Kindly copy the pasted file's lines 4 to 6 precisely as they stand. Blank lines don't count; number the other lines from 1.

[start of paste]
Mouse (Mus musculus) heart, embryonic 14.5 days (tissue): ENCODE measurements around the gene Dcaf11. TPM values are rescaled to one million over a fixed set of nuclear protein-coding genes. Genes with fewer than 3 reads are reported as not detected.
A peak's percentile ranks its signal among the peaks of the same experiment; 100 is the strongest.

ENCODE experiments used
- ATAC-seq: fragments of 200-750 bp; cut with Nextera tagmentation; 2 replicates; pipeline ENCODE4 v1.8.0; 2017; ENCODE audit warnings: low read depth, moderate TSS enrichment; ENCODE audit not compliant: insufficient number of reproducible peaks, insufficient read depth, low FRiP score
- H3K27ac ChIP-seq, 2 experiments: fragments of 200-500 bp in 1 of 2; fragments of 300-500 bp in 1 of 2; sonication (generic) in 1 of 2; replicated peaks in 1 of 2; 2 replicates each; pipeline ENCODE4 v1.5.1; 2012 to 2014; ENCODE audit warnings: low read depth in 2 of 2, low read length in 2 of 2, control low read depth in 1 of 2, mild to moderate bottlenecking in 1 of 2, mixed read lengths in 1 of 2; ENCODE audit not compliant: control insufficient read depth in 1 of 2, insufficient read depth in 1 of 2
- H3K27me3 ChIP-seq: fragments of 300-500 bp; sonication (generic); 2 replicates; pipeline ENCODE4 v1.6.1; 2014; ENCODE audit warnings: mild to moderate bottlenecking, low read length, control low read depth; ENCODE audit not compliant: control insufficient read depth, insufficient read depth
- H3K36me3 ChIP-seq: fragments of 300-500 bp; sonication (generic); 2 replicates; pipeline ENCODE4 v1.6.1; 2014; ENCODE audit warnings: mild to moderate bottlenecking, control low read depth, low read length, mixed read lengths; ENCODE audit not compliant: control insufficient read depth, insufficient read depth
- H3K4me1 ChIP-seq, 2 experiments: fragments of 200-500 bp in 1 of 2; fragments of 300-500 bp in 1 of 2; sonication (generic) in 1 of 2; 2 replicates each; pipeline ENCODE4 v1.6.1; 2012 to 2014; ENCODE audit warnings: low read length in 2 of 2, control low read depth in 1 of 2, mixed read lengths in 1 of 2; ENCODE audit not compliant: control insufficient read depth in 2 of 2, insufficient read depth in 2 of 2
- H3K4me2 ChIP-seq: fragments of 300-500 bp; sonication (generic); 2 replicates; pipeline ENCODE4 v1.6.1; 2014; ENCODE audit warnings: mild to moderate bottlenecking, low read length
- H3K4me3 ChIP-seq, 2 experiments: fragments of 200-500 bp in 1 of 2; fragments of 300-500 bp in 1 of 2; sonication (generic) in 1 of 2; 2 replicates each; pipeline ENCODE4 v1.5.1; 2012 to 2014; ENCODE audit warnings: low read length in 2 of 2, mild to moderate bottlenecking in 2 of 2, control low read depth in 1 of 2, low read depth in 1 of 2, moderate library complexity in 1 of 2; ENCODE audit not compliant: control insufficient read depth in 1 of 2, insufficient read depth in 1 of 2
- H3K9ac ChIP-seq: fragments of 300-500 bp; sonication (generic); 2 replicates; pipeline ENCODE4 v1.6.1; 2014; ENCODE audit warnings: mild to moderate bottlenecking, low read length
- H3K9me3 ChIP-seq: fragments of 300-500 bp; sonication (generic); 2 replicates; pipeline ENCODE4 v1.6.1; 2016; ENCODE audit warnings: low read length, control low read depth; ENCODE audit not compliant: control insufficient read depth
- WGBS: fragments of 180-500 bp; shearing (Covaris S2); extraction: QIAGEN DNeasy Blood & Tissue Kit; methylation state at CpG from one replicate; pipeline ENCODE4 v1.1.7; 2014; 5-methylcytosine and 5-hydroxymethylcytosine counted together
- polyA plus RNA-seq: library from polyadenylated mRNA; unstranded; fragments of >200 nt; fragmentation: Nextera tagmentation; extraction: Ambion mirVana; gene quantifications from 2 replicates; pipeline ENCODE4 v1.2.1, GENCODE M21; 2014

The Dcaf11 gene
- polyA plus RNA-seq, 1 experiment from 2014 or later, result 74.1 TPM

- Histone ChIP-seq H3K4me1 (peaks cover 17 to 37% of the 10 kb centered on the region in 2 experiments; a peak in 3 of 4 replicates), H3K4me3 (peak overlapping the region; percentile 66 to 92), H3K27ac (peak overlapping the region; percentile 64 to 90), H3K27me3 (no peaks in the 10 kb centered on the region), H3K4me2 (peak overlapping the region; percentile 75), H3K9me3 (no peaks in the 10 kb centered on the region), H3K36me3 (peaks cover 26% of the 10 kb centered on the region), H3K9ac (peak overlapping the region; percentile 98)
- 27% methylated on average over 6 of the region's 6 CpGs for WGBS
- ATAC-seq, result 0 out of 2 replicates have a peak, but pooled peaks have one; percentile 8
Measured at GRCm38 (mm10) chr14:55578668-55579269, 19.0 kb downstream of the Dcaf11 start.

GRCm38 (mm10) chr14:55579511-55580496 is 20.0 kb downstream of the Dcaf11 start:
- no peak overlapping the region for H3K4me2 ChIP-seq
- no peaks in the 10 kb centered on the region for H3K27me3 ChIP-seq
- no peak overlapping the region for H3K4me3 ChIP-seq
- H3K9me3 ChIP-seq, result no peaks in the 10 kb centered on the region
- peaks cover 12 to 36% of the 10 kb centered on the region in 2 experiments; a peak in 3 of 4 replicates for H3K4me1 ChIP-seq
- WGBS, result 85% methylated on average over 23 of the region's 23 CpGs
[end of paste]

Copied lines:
- ATAC-seq: fragments of 200-750 bp; cut with Nextera tagmentation; 2 replicates; pipeline ENCODE4 v1.8.0; 2017; ENCODE audit warnings: low read depth, moderate TSS enrichment; ENCODE audit not compliant: insufficient number of reproducible peaks, insufficient read depth, low FRiP score
- H3K27ac ChIP-seq, 2 experiments: fragments of 200-500 bp in 1 of 2; fragments of 300-500 bp in 1 of 2; sonication (generic) in 1 of 2; replicated peaks in 1 of 2; 2 replicates each; pipeline ENCODE4 v1.5.1; 2012 to 2014; ENCODE audit warnings: low read depth in 2 of 2, low read length in 2 of 2, control low read depth in 1 of 2, mild to moderate bottlenecking in 1 of 2, mixed read lengths in 1 of 2; ENCODE audit not compliant: control insufficient read depth in 1 of 2, insufficient read depth in 1 of 2
- H3K27me3 ChIP-seq: fragments of 300-500 bp; sonication (generic); 2 replicates; pipeline ENCODE4 v1.6.1; 2014; ENCODE audit warnings: mild to moderate bottlenecking, low read length, control low read depth; ENCODE audit not compliant: control insufficient read depth, insufficient read depth